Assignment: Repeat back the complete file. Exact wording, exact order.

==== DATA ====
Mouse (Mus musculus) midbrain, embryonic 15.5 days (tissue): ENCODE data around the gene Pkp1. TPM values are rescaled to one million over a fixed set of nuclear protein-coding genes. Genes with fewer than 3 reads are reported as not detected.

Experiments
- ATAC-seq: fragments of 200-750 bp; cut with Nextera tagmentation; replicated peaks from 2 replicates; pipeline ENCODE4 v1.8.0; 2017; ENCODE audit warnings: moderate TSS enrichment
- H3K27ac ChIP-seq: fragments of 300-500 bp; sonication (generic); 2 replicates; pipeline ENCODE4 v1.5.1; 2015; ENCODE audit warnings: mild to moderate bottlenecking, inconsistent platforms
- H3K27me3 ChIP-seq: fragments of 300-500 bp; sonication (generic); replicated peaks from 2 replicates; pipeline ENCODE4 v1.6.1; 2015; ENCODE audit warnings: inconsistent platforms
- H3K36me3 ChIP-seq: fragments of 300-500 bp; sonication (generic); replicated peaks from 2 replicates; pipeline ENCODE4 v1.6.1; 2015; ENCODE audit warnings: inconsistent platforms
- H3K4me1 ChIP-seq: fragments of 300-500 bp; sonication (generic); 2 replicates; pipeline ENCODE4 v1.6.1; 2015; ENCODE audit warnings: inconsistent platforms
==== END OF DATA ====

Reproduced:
Mouse (Mus musculus) midbrain, embryonic 15.5 days (tissue): ENCODE data around the gene Pkp1. TPM values are rescaled to one million over a fixed set of nuclear protein-coding genes. Genes with fewer than 3 reads are reported as not detected.

Experiments
- ATAC-seq: fragments of 200-750 bp; cut with Nextera tagmentation; replicated peaks from 2 replicates; pipeline ENCODE4 v1.8.0; 2017; ENCODE audit warnings: moderate TSS enrichment
- H3K27ac ChIP-seq: fragments of 300-500 bp; sonication (generic); 2 replicates; pipeline ENCODE4 v1.5.1; 2015; ENCODE audit warnings: mild to moderate bottlenecking, inconsistent platforms
- H3K27me3 ChIP-seq: fragments of 300-500 bp; sonication (generic); replicated peaks from 2 replicates; pipeline ENCODE4 v1.6.1; 2015; ENCODE audit warnings: inconsistent platforms
- H3K36me3 ChIP-seq: fragments of 300-500 bp; sonication (generic); replicated peaks from 2 replicates; pipeline ENCODE4 v1.6.1; 2015; ENCODE audit warnings: inconsistent platforms
- H3K4me1 ChIP-seq: fragments of 300-500 bp; sonication (generic); 2 replicates; pipeline ENCODE4 v1.6.1; 2015; ENCODE audit warnings: inconsistent platforms